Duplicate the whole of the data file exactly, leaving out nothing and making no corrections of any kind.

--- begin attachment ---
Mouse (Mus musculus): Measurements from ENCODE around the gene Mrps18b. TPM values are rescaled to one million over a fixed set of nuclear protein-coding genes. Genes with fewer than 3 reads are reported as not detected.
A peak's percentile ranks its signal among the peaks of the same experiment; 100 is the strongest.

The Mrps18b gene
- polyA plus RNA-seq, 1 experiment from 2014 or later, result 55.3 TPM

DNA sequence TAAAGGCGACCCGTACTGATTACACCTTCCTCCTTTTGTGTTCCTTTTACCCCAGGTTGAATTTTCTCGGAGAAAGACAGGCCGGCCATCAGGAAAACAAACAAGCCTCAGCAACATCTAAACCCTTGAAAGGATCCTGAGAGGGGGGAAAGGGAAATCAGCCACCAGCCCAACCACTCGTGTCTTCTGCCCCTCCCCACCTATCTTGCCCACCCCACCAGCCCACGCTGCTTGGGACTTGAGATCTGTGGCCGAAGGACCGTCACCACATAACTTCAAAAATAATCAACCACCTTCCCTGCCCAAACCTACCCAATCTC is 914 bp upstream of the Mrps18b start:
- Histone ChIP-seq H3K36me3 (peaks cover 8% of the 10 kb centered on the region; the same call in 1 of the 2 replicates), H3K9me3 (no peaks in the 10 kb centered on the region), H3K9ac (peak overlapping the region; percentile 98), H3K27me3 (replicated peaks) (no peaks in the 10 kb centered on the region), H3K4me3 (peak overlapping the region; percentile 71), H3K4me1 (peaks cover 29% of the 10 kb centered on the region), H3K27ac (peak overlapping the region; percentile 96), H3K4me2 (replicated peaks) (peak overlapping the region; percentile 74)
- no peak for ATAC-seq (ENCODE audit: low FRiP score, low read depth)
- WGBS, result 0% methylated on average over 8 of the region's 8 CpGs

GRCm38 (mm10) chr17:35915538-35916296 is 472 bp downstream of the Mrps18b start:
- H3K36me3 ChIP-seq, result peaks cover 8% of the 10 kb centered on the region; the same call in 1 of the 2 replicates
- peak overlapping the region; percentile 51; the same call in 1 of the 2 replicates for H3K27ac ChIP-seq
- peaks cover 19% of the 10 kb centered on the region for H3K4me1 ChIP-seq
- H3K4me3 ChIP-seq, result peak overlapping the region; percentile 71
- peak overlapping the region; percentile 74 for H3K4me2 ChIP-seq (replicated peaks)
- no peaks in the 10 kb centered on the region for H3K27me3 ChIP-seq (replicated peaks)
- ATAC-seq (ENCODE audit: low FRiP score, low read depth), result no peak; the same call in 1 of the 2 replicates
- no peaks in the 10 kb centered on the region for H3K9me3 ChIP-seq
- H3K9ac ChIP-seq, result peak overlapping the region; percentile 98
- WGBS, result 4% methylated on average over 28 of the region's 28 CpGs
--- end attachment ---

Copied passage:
Mouse (Mus musculus): Measurements from ENCODE around the gene Mrps18b. TPM values are rescaled to one million over a fixed set of nuclear protein-coding genes. Genes with fewer than 3 reads are reported as not detected.
A peak's percentile ranks its signal among the peaks of the same experiment; 100 is the strongest.

The Mrps18b gene
- polyA plus RNA-seq, 1 experiment from 2014 or later, result 55.3 TPM

DNA sequence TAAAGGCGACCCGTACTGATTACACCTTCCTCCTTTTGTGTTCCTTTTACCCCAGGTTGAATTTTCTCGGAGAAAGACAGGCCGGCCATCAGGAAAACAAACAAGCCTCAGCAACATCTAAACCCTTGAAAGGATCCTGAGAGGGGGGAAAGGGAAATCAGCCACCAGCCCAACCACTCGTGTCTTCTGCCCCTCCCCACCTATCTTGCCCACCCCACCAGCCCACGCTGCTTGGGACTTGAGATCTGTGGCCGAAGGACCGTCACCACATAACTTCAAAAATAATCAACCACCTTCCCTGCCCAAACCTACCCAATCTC is 914 bp upstream of the Mrps18b start:
- Histone ChIP-seq H3K36me3 (peaks cover 8% of the 10 kb centered on the region; the same call in 1 of the 2 replicates), H3K9me3 (no peaks in the 10 kb centered on the region), H3K9ac (peak overlapping the region; percentile 98), H3K27me3 (replicated peaks) (no peaks in the 10 kb centered on the region), H3K4me3 (peak overlapping the region; percentile 71), H3K4me1 (peaks cover 29% of the 10 kb centered on the region), H3K27ac (peak overlapping the region; percentile 96), H3K4me2 (replicated peaks) (peak overlapping the region; percentile 74)
- no peak for ATAC-seq (ENCODE audit: low FRiP score, low read depth)
- WGBS, result 0% methylated on average over 8 of the region's 8 CpGs

GRCm38 (mm10) chr17:35915538-35916296 is 472 bp downstream of the Mrps18b start:
- H3K36me3 ChIP-seq, result peaks cover 8% of the 10 kb centered on the region; the same call in 1 of the 2 replicates
- peak overlapping the region; percentile 51; the same call in 1 of the 2 replicates for H3K27ac ChIP-seq
- peaks cover 19% of the 10 kb centered on the region for H3K4me1 ChIP-seq
- H3K4me3 ChIP-seq, result peak overlapping the region; percentile 71
- peak overlapping the region; percentile 74 for H3K4me2 ChIP-seq (replicated peaks)
- no peaks in the 10 kb centered on the region for H3K27me3 ChIP-seq (replicated peaks)
- ATAC-seq (ENCODE audit: low FRiP score, low read depth), result no peak; the same call in 1 of the 2 replicates
- no peaks in the 10 kb centered on the region for H3K9me3 ChIP-seq
- H3K9ac ChIP-seq, result peak overlapping the region; percentile 98
- WGBS, result 4% methylated on average over 28 of the region's 28 CpGs